South Africa Names Mabuza as Power Utility Eskom’s Acting CEO
(Bloomberg) -- South Africa’s embattled state power utility Eskom Holdings SOC Ltd. will be temporarily led by Jabu Mabuza, its chairman, who will take over the roles of interim executive chairman and acting chief executive officer starting from next month.
The interim appointment comes after Phakamani Hadebe announced that he would step down as CEO at the end of July because his health was suffering due to the “unimaginable demands” of the job. He will become the 10th person to vacate the post in as many years.
Mabuza is a “safe pair of hands” and his appointment is a positive development, according to Raymond Parsons, a professor at North-West University’s Business School in Potchefstroom, west of Johannesburg.
“Under normal conditions combining the two posts is not ideal, given oversight concerns,” Parsons said. “But having the same person in two usually distinctively and separate roles at Eskom is clearly only a temporary arrangement and could be accepted in Eskom’s present unusual circumstances.”
The government and Eskom have been under pressure to install executives at Eskom who are capable of transforming the loss-making utility from an almost century-old monopoly that generates about 95% of the nation’s electricity into an efficient and sustainable business comprising three units under a state holding company.
Eskom’s board will identify a suitable candidate to take on the permanent CEO role within three months, Minister of Public Enterprises Pravin Gordhan said in a statement on Monday. The utility began advertising the post last week and applications are due to close on Aug. 2.
The appointment may raise questions over whether Eskom has a deep enough talent pool from which to draw senior executives, and whether Mabuza has enough time to devote to the job. Earlier this month he took on a non-executive director role at pay-TV company MultiChoice Group Ltd., adding to his positions as chairman of Anheuser-Busch InBev’s Africa board, Sun International Ltd. and the Casino Association of South Africa.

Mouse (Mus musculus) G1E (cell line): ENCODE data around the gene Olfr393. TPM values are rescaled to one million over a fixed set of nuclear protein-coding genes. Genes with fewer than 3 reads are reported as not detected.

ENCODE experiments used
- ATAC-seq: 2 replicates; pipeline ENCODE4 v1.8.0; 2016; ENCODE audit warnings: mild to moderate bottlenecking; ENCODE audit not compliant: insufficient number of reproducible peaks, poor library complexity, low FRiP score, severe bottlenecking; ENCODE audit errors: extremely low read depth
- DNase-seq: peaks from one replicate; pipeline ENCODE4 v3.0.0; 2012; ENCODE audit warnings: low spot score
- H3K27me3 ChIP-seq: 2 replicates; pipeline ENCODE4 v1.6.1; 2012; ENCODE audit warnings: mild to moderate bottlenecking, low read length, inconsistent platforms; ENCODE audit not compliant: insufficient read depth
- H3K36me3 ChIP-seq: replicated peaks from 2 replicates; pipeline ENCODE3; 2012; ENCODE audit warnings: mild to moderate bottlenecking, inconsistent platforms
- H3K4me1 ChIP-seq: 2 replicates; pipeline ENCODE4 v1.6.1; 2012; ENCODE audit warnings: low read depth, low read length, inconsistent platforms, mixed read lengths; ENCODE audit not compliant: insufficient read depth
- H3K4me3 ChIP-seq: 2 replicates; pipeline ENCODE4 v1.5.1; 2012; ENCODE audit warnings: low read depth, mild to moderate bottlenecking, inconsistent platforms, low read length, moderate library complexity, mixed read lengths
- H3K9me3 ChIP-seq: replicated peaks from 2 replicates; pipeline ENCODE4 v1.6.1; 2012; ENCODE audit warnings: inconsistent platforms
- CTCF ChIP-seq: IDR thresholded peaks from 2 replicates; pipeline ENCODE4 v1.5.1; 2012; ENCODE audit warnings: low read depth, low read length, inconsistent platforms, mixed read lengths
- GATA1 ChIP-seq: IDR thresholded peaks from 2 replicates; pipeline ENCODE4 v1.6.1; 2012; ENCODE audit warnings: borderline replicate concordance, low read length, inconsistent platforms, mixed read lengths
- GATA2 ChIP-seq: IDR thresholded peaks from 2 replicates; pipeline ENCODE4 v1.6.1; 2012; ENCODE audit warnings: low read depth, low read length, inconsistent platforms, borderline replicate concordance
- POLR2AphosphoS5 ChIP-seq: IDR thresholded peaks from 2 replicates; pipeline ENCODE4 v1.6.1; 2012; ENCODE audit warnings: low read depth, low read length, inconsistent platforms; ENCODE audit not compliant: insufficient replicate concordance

The dire state of Eskom’s finances will be put on display on Tuesday when it is set to post its second consecutive multi-billion rand annual loss.
The utility forecast in January that its loss would widen to about 20 billion rand ($1.4 billion) in the year through March, from 2.3 billion rand the year before. But Anton Eberhard, who sits on a government team that’s advising on a rescue plan for Eskom, told a conference in Lisbon last month the shortfall would be at least 25 billion rand.
Either way, the loss would be a record for a state company, eclipsing the 14.6 billion rand state oil and gas company PetroSA Ltd. burnt through in the year through March 2015 after a massive asset writedown. The utility’s precarious financial state has now become a national problem, with the government giving it a 128-billion-rand bailout over the next three fiscal years to keep operating.
Eskom has been struggling to produce enough power to meet demand from its aging coal-fired plants, and two new ones currently under construction are running years behind schedule and way over budget. The utility isn’t generating enough cash to service both its interest and debt repayments, despite having secured tariff increases of more than 500% since 2007, according to Eberhard, a professor at the University of Cape Town.
The government has yet to announce the appointment of a new chief restructuring officer for Eskom, who will help reorganize its debt and oversee the process of splitting it into generation, transmission and distribution units.
The utility revealed in May that it owed 440 billion-rand at the end of March, 273 billion rand of which was government-guaranteed.
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